In December 2020, Lindsey Boylan, a former staffer to New York governor Andrew Cuomo, accused him on Twitter of sexually harassing her “for years.” Days later, close allies of the governor reportedly began circulating a letter that would deny her claims and attempt to damage her credibility.
According to the New York Times, Cuomo’s team intended to have female former aides sign the letter denying that his office was a site of frequent harassment, and to attack Boylan’s credibility in the midst of her run for Manhattan borough president. The letter included personnel complaints filed against her, attempted to link her to “lawyers and financial backers of Donald Trump,” and claimed that she was lying as a way of seeking “political retribution” and to benefit her career. “Weaponizing a claim of sexual harassment for personal political gain or to achieve notoriety cannot be tolerated,” the letter concluded. “False claims demean the veracity of credible claims.” According to one source familiar with the process, Cuomo was involved in creating the letter, which was never released.
Crucially, the Times reports that officials in Cuomo’s office were aware at the time that another aide had accused the governor of sexual harassment. Six months earlier, Charlotte Bennett told two senior officials that Cuomo had harassed her, asking if she was monogamous and if she slept with older men. Bennett came forward in late February as the second woman to accuse Cuomo of misconduct, days after Boylan elaborated on her claims in a Medium essay, alleging that the governor would repeatedly try to touch her arms, legs, and lower back, and once suggested they “play strip poker.”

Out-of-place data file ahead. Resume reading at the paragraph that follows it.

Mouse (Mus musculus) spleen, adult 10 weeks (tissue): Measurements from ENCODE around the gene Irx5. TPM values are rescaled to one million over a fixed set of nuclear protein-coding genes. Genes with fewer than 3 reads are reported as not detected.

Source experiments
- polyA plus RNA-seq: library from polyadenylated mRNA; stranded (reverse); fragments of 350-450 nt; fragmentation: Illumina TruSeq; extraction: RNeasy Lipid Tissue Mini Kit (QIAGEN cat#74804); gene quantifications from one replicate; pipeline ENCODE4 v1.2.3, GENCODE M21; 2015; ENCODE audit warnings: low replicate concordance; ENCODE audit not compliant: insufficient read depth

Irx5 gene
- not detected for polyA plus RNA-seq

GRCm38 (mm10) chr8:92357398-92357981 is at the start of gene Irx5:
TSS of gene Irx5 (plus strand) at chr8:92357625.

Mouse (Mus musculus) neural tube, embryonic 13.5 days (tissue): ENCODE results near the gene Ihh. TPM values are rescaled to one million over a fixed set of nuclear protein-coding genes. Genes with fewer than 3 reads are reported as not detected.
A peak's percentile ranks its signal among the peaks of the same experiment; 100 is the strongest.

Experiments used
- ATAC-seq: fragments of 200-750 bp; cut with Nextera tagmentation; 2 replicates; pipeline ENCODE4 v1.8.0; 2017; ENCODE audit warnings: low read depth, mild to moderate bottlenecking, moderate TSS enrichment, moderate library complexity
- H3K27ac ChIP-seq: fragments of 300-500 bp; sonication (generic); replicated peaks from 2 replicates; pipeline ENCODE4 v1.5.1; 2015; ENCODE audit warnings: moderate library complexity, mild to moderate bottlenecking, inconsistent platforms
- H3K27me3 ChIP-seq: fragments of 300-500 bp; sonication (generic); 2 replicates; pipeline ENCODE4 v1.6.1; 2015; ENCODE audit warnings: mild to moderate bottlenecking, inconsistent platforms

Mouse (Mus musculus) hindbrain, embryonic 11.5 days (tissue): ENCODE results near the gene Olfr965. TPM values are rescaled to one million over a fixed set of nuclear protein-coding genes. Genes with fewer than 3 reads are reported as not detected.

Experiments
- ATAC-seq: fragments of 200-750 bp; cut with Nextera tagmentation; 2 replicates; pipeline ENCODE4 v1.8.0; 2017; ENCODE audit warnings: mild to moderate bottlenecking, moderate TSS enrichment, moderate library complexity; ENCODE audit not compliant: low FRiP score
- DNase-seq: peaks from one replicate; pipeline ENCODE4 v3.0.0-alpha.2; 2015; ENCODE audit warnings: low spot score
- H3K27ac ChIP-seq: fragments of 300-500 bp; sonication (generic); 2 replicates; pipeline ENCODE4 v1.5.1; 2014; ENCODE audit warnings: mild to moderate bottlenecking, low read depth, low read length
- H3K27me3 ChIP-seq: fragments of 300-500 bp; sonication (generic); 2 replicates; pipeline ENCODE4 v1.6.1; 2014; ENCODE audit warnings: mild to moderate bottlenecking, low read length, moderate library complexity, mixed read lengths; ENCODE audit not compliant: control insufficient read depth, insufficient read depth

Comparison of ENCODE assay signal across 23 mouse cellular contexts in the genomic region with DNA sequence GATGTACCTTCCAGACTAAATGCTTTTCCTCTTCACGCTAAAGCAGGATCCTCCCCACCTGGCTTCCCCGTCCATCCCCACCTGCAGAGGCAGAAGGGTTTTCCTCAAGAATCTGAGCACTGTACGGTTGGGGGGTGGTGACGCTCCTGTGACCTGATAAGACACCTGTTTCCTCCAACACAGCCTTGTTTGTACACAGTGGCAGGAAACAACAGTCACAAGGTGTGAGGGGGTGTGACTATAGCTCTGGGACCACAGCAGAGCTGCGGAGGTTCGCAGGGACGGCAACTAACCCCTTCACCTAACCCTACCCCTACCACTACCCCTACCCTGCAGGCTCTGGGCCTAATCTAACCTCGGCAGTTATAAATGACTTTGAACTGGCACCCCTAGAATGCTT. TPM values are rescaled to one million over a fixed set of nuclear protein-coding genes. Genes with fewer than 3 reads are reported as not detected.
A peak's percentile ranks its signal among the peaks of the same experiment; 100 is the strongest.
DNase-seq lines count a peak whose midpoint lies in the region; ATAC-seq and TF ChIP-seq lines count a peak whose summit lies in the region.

The timeline of the document suggests that top Cuomo staffers were attempting to tarnish the reputation of the first accuser as a way to potentially halt other women from publicly stating allegations of sexual harassment. Its content is consistent with the workplace harassment intimidation tactics that were known as a feature of the Cuomo administration for years before the recent harassment scandal unfurled.
As the governor’s crisis in Albany develops at a rapid clip, Cuomo has publicly resisted the chorus of resignation calls he is facing from New York Democrats, reportedly focusing on hanging on through the crisis by attempting to keep Assembly Speaker Carl Heastie from joining those who have asked him to step aside. On Tuesday night, President Biden — who previously said he was awaiting the results of an investigation by New York attorney general Letitia James — said that Cuomo should resign if James’s inquiry confirms the allegations. “I think he’ll probably end up being prosecuted,” Biden added, if the investigation determines the governor sexually harassed aides.